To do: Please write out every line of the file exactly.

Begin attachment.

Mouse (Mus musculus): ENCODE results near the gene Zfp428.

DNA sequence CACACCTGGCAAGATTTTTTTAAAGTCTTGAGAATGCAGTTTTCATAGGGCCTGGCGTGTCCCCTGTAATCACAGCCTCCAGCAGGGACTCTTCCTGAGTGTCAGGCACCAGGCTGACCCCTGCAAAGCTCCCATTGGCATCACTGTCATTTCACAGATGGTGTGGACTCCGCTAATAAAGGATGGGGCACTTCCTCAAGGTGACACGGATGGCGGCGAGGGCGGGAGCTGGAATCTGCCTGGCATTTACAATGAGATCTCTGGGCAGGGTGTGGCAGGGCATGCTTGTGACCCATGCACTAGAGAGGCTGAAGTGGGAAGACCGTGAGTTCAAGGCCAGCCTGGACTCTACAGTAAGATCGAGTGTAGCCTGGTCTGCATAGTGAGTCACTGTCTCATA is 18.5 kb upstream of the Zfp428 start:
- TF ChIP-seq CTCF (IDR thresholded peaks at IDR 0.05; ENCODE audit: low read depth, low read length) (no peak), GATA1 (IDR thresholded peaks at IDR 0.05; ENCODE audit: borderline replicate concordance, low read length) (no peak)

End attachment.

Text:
Mouse (Mus musculus): ENCODE results near the gene Zfp428.

DNA sequence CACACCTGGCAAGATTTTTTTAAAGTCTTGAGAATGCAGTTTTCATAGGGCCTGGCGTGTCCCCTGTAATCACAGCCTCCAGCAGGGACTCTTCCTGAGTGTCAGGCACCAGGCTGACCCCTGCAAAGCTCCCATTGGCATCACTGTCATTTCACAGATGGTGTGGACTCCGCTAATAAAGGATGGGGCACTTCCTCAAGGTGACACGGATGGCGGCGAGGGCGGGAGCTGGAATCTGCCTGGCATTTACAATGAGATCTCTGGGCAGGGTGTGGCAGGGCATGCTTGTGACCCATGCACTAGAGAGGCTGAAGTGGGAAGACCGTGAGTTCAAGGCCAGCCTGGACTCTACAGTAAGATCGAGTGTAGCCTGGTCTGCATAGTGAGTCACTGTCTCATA is 18.5 kb upstream of the Zfp428 start:
- TF ChIP-seq CTCF (IDR thresholded peaks at IDR 0.05; ENCODE audit: low read depth, low read length) (no peak), GATA1 (IDR thresholded peaks at IDR 0.05; ENCODE audit: borderline replicate concordance, low read length) (no peak)